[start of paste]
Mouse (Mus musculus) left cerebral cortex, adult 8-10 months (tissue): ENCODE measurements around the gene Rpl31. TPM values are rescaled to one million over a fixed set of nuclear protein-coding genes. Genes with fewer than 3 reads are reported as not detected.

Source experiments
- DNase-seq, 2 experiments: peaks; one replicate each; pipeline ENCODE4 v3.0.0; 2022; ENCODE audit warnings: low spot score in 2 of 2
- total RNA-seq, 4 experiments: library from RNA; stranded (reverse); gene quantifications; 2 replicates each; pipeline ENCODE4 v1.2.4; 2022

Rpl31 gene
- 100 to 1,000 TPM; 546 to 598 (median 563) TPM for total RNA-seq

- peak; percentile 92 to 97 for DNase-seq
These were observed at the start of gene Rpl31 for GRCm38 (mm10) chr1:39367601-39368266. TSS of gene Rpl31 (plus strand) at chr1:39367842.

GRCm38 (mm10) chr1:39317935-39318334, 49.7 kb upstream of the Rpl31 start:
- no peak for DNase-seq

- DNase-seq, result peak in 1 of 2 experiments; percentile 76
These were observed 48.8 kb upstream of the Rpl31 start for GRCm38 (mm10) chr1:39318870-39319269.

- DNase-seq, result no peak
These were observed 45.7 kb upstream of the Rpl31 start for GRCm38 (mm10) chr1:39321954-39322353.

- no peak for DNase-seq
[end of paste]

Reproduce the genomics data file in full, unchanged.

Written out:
Mouse (Mus musculus) left cerebral cortex, adult 8-10 months (tissue): ENCODE measurements around the gene Rpl31. TPM values are rescaled to one million over a fixed set of nuclear protein-coding genes. Genes with fewer than 3 reads are reported as not detected.

Source experiments
- DNase-seq, 2 experiments: peaks; one replicate each; pipeline ENCODE4 v3.0.0; 2022; ENCODE audit warnings: low spot score in 2 of 2
- total RNA-seq, 4 experiments: library from RNA; stranded (reverse); gene quantifications; 2 replicates each; pipeline ENCODE4 v1.2.4; 2022

Rpl31 gene
- 100 to 1,000 TPM; 546 to 598 (median 563) TPM for total RNA-seq

- peak; percentile 92 to 97 for DNase-seq
These were observed at the start of gene Rpl31 for GRCm38 (mm10) chr1:39367601-39368266. TSS of gene Rpl31 (plus strand) at chr1:39367842.

GRCm38 (mm10) chr1:39317935-39318334, 49.7 kb upstream of the Rpl31 start:
- no peak for DNase-seq

- DNase-seq, result peak in 1 of 2 experiments; percentile 76
These were observed 48.8 kb upstream of the Rpl31 start for GRCm38 (mm10) chr1:39318870-39319269.

- DNase-seq, result no peak
These were observed 45.7 kb upstream of the Rpl31 start for GRCm38 (mm10) chr1:39321954-39322353.

- no peak for DNase-seq